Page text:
1. Race, Environment and Social Justice: Aura Bogado

An outspoken writer who advocates for Native American rights as well as other immigration and social-justice topics, @aurabogado is an investigative reporter at Reveal, and also has written articles for left-leaning publication The Nation.

  1. Transgender Rights, Gender and Race: Kathryn Black

@kat_blaque has gained quite a following as a transgender activist who speaks her mind based on her unique perspectives about gender, transgenderism and race. She has a provocative approach and provides some personal experiences to help make her points.

Whether you want to get behind the #MeToo movement, support transgender or women’s’ rights, or stand up for any type of social justice issue, you can always follow any one of these three personalities or a number of others who have risen in L.A. in recent years and can inspire and motivate you to action in support of a cause which you deem worthy enough to put skin in the game.

Activism is about caring, is about having a passion for something bigger than you, and doing your part of create and inspire change. For a world that seems to like the status quo and “routine,” advocating for change is revolutionary, rebellious, and … let’s face it, sometimes something that needed to wake us out of our spell.  Activism is the un-routine.    

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Our Modern Day Black Activists

It’s February which means three things: Valentine’s Day, Presidents’ Day and the thing that we are the most excited about Black History Month. There have been amazing and life-altering activists that are important to understand and learn. People like Martin Luther King Jr, Harriet Tubman, Malcolm X, Rosa Parks, Frederick Douglas, just to name a few. But why is no one celebrating the black activists that are fighting for black rights currently?

NOTE: We are not using the term African American because not all black people are from Africa. We fight for the rights for anyone who has felt prejudice or racism for the color of their skin whether they come from Africa, the West Indes or other areas in the Caribbean. 

We’ve put together this list of people who are attempting to make a difference in our country right now and who will one day hopefully be celebrated during Black History Month.

BRYAN STEVENSON

Putting his degree from Harvard Law School to good use, Stevenson founded and now serves as the executive director for the Equal Justice Initiative. He has many goals as a black activist but the most prominent being how the criminal justice system is biased towards the poor and minorities. Some of his accomplishments include handling court cases especially those who are faced with the death penalty and advocating for them. He also handles juvenile criminal cases (criminal cases for those under 18 years old) and advocates for them to not be given death penalty or life imprisonment without parole. The EJL’s goals include ending mass incarceration, excessive punishments and bringing to life the racial disparities in how the criminal courts treat minorities.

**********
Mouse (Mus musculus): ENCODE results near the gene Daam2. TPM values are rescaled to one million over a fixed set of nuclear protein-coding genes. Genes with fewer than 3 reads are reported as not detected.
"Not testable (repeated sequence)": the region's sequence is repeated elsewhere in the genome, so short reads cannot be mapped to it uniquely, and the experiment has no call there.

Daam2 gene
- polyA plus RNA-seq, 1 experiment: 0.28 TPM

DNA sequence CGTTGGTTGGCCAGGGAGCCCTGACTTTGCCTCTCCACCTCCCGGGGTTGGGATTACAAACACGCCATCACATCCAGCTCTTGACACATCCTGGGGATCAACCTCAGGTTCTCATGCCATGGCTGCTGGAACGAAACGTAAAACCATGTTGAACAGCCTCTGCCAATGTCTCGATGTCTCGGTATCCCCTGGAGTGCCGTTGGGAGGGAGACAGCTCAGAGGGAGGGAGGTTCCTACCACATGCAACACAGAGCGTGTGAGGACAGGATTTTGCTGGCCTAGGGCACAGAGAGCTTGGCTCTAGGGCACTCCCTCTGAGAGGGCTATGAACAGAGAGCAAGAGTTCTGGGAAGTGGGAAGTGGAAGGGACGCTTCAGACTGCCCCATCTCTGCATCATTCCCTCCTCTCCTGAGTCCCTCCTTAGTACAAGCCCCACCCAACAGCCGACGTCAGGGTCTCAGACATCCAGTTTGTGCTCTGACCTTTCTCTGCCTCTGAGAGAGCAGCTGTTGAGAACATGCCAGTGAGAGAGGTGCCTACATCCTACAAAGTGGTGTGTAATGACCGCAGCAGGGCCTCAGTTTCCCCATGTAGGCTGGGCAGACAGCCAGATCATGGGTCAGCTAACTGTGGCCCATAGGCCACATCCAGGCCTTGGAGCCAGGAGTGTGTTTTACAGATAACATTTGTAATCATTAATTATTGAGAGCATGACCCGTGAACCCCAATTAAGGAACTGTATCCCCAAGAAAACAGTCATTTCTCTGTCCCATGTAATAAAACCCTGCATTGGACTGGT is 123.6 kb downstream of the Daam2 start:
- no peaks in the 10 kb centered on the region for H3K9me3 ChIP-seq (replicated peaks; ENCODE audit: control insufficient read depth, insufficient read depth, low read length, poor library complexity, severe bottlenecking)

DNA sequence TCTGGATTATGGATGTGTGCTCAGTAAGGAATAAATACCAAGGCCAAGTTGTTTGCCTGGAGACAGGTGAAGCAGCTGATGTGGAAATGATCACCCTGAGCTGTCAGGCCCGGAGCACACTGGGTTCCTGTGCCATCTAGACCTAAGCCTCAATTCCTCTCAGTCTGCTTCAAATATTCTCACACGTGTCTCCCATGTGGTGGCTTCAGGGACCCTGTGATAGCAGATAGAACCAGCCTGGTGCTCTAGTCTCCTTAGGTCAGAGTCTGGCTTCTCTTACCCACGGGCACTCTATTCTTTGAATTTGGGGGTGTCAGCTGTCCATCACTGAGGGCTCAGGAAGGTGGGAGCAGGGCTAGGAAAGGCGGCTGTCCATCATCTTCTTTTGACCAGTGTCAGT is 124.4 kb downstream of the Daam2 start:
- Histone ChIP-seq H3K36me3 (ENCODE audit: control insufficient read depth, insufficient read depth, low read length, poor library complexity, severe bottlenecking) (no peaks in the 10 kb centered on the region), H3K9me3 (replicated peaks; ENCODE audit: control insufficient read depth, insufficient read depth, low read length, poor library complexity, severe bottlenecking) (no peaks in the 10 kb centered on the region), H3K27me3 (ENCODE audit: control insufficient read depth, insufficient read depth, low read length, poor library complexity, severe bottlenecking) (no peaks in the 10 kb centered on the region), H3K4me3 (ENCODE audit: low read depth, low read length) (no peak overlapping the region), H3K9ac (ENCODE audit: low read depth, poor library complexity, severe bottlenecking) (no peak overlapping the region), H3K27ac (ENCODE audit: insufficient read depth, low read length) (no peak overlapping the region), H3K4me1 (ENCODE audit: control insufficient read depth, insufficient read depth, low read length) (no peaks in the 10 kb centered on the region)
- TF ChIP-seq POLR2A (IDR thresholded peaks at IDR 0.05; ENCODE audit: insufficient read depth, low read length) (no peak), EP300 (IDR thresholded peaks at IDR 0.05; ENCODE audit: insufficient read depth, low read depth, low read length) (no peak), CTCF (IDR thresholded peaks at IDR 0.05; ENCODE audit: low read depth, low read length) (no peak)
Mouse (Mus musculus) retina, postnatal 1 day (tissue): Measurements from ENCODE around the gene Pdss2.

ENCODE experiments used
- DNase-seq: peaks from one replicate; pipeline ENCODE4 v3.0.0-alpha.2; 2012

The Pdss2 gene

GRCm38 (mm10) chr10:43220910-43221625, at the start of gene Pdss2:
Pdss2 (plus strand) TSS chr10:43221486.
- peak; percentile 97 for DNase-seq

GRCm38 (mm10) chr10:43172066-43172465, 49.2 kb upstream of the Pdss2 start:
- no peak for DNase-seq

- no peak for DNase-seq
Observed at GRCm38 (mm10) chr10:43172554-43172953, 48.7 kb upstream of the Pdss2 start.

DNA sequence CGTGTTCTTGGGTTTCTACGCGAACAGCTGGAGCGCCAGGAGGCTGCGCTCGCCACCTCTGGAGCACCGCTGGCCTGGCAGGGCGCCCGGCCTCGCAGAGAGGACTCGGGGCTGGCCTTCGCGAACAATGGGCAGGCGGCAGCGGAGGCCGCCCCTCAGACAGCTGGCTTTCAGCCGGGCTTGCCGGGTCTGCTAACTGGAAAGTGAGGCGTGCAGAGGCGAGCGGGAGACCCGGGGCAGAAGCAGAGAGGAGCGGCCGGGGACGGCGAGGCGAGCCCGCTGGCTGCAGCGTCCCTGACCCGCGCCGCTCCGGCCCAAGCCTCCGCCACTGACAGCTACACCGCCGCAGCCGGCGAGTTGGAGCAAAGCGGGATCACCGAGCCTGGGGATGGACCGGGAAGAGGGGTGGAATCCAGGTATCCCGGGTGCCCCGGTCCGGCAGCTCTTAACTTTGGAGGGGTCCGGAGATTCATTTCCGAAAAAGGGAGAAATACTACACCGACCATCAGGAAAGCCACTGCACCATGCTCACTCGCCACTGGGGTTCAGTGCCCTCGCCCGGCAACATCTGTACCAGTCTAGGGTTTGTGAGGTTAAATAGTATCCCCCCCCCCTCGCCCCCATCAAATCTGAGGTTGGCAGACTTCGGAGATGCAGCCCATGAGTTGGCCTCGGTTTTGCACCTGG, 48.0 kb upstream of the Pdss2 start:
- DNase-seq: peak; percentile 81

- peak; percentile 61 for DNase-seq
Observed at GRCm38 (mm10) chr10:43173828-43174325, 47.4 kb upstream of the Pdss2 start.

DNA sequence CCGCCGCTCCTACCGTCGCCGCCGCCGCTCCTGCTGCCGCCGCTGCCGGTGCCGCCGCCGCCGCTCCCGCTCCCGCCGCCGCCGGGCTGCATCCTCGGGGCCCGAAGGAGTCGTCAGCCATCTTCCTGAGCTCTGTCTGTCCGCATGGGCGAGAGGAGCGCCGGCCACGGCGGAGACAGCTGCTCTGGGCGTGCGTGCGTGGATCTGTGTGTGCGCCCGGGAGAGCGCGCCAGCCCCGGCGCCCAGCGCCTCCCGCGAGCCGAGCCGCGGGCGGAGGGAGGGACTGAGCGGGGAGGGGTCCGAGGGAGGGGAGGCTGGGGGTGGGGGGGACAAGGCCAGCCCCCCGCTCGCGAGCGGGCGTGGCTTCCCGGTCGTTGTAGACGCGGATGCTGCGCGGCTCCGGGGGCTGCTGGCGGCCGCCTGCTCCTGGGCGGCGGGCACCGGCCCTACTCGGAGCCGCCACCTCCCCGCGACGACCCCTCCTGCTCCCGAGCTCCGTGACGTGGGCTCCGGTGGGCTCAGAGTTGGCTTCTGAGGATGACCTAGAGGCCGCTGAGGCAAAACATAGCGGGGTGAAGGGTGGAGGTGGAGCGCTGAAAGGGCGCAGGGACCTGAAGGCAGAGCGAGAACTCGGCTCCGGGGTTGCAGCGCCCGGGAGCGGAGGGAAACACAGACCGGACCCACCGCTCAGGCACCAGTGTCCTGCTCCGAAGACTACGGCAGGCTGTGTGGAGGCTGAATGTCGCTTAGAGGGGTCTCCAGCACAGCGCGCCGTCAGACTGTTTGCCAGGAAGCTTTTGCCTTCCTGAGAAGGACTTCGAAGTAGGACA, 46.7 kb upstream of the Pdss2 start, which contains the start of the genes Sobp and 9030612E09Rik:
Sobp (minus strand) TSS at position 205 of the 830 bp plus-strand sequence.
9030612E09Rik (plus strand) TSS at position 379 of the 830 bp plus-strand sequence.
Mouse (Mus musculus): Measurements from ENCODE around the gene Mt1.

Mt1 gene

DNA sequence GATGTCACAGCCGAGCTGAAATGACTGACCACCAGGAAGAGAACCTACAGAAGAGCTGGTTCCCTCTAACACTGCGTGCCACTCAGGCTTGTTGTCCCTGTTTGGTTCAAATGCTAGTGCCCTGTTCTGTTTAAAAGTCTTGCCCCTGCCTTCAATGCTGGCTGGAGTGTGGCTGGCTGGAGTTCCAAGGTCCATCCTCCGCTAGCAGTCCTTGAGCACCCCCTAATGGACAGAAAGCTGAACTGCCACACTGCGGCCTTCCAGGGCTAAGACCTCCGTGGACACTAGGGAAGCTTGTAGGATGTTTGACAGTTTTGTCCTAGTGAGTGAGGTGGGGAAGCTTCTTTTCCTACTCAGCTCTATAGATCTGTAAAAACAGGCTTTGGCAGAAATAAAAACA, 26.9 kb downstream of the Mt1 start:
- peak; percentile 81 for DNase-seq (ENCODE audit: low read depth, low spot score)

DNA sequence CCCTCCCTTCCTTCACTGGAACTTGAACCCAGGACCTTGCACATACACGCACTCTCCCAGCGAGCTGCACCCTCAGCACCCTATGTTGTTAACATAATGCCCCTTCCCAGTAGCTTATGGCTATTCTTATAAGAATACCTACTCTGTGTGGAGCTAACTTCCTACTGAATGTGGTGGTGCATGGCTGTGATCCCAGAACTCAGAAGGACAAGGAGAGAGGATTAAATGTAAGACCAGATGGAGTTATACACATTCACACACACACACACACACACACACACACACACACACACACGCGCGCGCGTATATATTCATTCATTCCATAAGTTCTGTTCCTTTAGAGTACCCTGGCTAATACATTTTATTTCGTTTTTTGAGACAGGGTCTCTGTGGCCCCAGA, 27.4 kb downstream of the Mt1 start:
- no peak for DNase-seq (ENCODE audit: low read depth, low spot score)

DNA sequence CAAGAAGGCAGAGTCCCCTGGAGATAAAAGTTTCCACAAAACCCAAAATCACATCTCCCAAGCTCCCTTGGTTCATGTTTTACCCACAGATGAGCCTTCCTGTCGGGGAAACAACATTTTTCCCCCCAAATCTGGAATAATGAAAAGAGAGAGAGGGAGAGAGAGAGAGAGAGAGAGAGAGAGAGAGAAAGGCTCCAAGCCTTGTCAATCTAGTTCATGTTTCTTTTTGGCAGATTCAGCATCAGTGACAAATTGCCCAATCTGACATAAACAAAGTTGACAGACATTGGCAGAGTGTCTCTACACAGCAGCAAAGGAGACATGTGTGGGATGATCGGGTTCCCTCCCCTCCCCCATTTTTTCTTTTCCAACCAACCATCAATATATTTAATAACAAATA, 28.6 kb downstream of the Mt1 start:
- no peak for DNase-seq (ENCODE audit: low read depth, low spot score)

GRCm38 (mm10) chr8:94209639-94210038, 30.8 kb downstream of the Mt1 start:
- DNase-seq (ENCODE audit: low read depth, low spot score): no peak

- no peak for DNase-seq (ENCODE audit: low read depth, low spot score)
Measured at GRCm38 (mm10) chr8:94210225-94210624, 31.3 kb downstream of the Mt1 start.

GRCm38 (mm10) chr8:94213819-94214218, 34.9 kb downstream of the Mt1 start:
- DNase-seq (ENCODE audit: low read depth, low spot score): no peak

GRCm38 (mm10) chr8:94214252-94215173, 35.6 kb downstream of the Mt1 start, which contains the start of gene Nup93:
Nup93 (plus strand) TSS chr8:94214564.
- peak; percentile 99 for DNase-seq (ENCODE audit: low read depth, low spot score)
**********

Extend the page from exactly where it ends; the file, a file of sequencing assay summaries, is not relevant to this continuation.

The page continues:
MICHELLE ALEXANDER

Back in 2010, Michelle released her book The New Jim Crow which also challenged the mass incarceration of the black community in the United States. She points out that even though the Jim Crow Laws (separate but equal) are no longer a thing, most of the black community lives their life behind bars stripped of their fundamental civil rights that the previous black activists we mentioned fought so hard for. Currently, she works for the ACLU and continues to shed light on how our criminal justice system is biased towards people of color.

MELANIE CAMPBELL

Although she has been a black rights activist for over 20 years, she’s still going strong. Her current efforts are running the Black Women’s Roundtable which provides black women with knowledge, skills, and resources that they need to help face the social issues that are happening in their community. These rounds tables help break down public policy, provide leadership training and contact civic education to empower black women. During her spare time, she works with the National Coalition on Black Civic Participation to help young black voters registaer to vote as wel las encourage them and prevent voter surpression.

As you can see, black activism is still alive and present in our country today. So although Black History Month is important to show how far we’ve come, the reality of the situation is that we still have far to go in order to be fully equal.

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The Silent Asian American Struggle

Sometimes as a white person, the idea of white privilege doesn’t necessarily hit us as hard as we might think. This is not to say we are ignorant of the concept of white privilege or that we believe that racism against minorities is some sort of myth. However, some of the aspects of racism are subtle enough to elude us. Sometimes all it takes is for us to perceive people in certain ways in order for them to conform to those notions as an entire ethnic group – and thus, a new form of racism may be born.